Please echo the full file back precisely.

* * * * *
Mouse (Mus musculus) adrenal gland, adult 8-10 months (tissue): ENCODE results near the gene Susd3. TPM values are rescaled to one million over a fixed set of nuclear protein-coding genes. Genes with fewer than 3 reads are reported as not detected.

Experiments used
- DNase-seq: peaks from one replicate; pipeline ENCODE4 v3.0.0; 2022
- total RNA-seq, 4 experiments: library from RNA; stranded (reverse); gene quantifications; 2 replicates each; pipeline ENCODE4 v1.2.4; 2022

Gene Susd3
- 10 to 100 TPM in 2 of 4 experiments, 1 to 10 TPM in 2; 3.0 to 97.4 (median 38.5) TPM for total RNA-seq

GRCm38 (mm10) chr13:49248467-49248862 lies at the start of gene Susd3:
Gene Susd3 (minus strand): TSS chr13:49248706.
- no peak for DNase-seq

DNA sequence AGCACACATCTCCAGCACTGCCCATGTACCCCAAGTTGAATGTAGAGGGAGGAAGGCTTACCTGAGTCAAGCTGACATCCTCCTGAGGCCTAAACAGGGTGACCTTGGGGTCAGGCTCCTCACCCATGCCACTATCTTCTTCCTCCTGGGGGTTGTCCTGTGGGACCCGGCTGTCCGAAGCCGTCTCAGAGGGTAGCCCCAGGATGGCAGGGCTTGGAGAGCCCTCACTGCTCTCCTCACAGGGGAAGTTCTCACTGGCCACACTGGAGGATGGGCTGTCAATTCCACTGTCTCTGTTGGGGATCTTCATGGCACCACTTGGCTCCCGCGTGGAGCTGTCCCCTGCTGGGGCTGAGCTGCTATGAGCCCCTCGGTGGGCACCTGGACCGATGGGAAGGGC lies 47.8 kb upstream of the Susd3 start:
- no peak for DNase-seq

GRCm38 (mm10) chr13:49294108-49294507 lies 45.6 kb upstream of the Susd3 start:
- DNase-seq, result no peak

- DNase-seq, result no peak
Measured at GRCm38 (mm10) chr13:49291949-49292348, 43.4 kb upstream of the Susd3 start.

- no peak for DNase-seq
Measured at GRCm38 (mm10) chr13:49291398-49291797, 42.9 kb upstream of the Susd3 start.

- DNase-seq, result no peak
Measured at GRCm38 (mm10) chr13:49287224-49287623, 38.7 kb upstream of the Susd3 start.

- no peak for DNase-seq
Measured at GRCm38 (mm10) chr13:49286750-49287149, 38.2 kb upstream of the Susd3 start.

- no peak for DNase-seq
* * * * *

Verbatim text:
Mouse (Mus musculus) adrenal gland, adult 8-10 months (tissue): ENCODE results near the gene Susd3. TPM values are rescaled to one million over a fixed set of nuclear protein-coding genes. Genes with fewer than 3 reads are reported as not detected.

Experiments used
- DNase-seq: peaks from one replicate; pipeline ENCODE4 v3.0.0; 2022
- total RNA-seq, 4 experiments: library from RNA; stranded (reverse); gene quantifications; 2 replicates each; pipeline ENCODE4 v1.2.4; 2022

Gene Susd3
- 10 to 100 TPM in 2 of 4 experiments, 1 to 10 TPM in 2; 3.0 to 97.4 (median 38.5) TPM for total RNA-seq

GRCm38 (mm10) chr13:49248467-49248862 lies at the start of gene Susd3:
Gene Susd3 (minus strand): TSS chr13:49248706.
- no peak for DNase-seq

DNA sequence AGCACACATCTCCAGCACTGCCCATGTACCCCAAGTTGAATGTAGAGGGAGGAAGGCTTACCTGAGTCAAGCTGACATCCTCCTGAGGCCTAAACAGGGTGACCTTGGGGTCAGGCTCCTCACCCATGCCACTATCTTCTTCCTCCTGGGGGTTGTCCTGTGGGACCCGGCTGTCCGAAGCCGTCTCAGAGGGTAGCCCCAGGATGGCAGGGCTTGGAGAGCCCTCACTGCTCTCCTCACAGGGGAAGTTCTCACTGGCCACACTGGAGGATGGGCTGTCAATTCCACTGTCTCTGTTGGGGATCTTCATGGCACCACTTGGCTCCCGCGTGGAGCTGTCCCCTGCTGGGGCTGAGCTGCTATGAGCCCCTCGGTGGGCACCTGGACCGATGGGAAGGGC lies 47.8 kb upstream of the Susd3 start:
- no peak for DNase-seq

GRCm38 (mm10) chr13:49294108-49294507 lies 45.6 kb upstream of the Susd3 start:
- DNase-seq, result no peak

- DNase-seq, result no peak
Measured at GRCm38 (mm10) chr13:49291949-49292348, 43.4 kb upstream of the Susd3 start.

- no peak for DNase-seq
Measured at GRCm38 (mm10) chr13:49291398-49291797, 42.9 kb upstream of the Susd3 start.

- DNase-seq, result no peak
Measured at GRCm38 (mm10) chr13:49287224-49287623, 38.7 kb upstream of the Susd3 start.

- no peak for DNase-seq
Measured at GRCm38 (mm10) chr13:49286750-49287149, 38.2 kb upstream of the Susd3 start.

- no peak for DNase-seq